To Russia with Love – from Springfields Nuclear Fuels. Shhh it’s on the Frackin’ ‘Blue Route’.

Yesterday was the 32nd anniversary of the ongoing Chernobyl disaster.   I recieved a letter from Tim Farron MP following questions from Radiation Free Lakeland on the trade from the UK in nuclear materials to the Russian ports of St Petersburg and Moscow.  The letter repeats a message from the Foreign Office that ‘all is well’ as the uranium  going to Russia from the UK is merely for “civil” uranium. Thats ok then?  Or is it.  The Chernobyl disaster may well have involved materials sent from the UK, the next and even more deadly nuclear reactors may well be using enriched uranium materials sent from the UK . The world’s first nuclear fuel manufacturing plant at Springfields was sending nuclear materials to the Soviet Union during the cold war.  These nuclear materials included uranium hexaflouride which can go one of two ways to reactors or to make bombs.  Kind of makes a mockery of Raymond Briggs classic comic book “When the Wind Blows”  which was based on the “Russkies” coming to bomb the bejesus out of us.  We were sold a lie.

This slideshow requires JavaScript.

The Springfields Nuclear Fuel manufacturing plant is slap bang in the middle of the protests going on right now against fracking.  It is 3 miles from Roseacre Wood and on the narrow country road proposed for the HGVs.  Thing is, no one is mentioning the uniquely dangerous nuclear cargo in and out of the Springfields site.   The Council for the Protection of Rural England sent in a very detailed submission for the Roseacre Wood inquiry that just finished this week on fracking plan.  The CPRE went into great detail about Highway Safety on the A583  ‘Blue Route’ but failed to mention the thousands of nuclear transports going in and out of the Springfields site every year.  The CPRE are not alone.  I’ve just phoned up Greenpeace who tell me that they did not mention Springfields being situated on the A583 as this “would detract from the fracking issue.”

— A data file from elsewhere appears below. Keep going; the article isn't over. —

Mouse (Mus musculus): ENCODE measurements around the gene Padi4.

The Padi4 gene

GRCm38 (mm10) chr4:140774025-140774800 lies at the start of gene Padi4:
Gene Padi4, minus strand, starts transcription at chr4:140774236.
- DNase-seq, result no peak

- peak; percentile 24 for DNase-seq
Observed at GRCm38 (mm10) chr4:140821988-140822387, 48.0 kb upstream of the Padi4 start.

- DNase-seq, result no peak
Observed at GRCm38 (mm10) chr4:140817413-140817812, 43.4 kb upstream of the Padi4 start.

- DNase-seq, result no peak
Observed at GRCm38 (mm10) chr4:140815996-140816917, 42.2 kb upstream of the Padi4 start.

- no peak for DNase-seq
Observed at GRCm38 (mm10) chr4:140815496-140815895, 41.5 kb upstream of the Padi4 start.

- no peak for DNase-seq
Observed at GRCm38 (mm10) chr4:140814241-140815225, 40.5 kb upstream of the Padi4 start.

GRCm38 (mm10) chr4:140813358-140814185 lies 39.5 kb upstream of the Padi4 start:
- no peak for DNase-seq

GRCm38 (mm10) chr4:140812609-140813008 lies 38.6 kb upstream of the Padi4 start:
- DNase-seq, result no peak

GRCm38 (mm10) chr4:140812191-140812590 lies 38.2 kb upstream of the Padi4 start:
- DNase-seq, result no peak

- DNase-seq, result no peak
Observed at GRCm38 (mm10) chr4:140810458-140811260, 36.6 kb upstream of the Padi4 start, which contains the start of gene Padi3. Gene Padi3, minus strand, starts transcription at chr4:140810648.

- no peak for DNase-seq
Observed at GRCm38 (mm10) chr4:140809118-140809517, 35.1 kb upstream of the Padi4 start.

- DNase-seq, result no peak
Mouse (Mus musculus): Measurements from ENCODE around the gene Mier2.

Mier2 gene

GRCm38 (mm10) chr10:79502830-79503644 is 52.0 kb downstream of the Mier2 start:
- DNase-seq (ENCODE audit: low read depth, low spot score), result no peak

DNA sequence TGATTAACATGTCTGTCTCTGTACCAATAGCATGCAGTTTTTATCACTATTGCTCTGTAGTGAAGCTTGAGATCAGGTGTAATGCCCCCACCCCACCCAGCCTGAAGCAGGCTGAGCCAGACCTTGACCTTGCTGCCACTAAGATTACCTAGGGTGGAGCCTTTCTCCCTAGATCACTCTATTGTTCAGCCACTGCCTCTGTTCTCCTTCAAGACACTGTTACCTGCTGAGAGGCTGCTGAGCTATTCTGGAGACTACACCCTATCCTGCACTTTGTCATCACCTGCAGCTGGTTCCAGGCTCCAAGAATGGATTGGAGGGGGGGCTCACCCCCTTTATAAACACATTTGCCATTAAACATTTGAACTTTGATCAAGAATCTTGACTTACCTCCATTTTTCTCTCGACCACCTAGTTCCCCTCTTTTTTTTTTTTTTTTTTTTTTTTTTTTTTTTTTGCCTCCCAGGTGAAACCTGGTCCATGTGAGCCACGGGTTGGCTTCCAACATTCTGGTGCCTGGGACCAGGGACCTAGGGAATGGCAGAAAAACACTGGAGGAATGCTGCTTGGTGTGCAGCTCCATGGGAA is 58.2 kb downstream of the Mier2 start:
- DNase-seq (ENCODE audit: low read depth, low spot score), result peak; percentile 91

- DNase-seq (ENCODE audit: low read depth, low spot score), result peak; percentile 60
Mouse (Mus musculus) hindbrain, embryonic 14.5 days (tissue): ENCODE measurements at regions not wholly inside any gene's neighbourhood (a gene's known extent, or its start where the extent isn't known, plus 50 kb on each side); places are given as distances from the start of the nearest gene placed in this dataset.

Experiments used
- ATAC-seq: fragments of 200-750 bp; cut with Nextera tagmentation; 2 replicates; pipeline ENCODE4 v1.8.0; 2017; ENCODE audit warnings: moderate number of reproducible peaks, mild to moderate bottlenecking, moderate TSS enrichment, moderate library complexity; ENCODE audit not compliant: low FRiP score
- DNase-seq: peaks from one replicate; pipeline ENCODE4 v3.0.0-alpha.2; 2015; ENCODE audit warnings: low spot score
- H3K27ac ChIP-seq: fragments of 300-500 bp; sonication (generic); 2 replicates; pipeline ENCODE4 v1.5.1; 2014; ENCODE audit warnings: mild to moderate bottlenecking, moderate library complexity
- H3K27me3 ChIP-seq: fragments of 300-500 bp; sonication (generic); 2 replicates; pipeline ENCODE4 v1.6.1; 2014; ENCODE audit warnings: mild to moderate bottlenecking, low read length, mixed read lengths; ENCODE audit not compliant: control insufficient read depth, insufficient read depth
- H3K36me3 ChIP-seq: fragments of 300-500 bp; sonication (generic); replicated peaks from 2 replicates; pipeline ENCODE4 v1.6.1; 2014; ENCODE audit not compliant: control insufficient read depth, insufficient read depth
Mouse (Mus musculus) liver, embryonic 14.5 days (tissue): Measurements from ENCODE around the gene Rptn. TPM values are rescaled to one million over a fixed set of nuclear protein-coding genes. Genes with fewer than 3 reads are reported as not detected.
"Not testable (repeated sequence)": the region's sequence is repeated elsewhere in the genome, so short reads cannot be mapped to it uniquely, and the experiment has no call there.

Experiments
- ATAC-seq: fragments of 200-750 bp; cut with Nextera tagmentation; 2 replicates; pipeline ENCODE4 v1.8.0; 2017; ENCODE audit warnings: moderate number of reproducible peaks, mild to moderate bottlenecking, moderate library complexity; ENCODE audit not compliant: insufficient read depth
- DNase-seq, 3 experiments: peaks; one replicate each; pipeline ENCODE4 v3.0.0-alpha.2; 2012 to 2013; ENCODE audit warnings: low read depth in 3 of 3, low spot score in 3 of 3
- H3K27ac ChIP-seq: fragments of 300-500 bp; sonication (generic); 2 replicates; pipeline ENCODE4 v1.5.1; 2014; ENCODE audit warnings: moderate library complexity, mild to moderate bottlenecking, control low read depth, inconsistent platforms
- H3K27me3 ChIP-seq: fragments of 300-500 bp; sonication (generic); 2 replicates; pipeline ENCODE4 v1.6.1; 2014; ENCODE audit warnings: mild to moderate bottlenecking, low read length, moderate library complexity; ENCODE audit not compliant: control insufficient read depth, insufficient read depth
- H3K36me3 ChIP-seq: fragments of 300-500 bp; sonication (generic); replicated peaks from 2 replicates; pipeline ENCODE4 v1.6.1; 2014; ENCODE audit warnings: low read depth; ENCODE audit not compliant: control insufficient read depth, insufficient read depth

Here is our letter to the Roseacre Wood Planning Inspector.

23rd April 2018

Roseacre Wood

Planning Inspectorate Reference: APP/Q2371/W/15/3134385

Dear Mr Melvyn Middleton,



I would like to apologise for the lateness of this submission on behalf of Radiation Free Lakeland but sincerely hope that you are able to take our submission into careful consideration.

Radiation Free Lakeland are a group of volunteers based in Cumbria with supporters in Lancashire. Our remit is nuclear safety. We have written to Lancashire County Council [1]and to the Health and Safety Executive[2] repeatedly regarding the close proximity of fossil fuel extraction to nuclear sites.

Cloak of Invisibility Over Springfields Westinghouse Nuclear Fuel Site

The BBC and others have failed to expose the close proximity of Cuadrilla’s sites to Springfields. In the image below from the BBC we have added a label for Springfields (built up area shaped like a teardrop) onto their map of the Roseacre Wood and Little Plumpton proposed fracking sites. The old Ordnance Survey map to the right states “Works (Nuclear Fuels).” The word ‘Nuclear’ has long since been dropped from newer maps





Cuadrilla appears oblivious to the Blue Route going past the gates of Springfields Nuclear Fuel Manufacturing Plant. There is no mention of Springfields at all, as far as we can see in their Core Documents[3]

This lack of awareness by Cuadrilla of the unique dangers posed by Springfields is alarming.

Through the gates of the Springfields plant pass a deadly cargo of nuclear materials which have fuelled nuclear bombs, nuclear reactors and nuclear accidents for 70 years.[4] These materials pose a radiological and chemical threat to human health and to the environment.

In 2000 the Guardian reported[5] “Flasks used by British Nuclear Fuels to transport dangerous radioactive material can resist fire for less than three minutes, newly released research reveals.

“The revelation will provide fresh headaches for the crisis-ridden BNFL, which runs a major business using the flasks. New safety regulations demanded by the United Nations mean that all the flasks will now have to be replaced.

“The tests by France’s nuclear safety agency showed that the flasks would rupture within 175 seconds in a fire.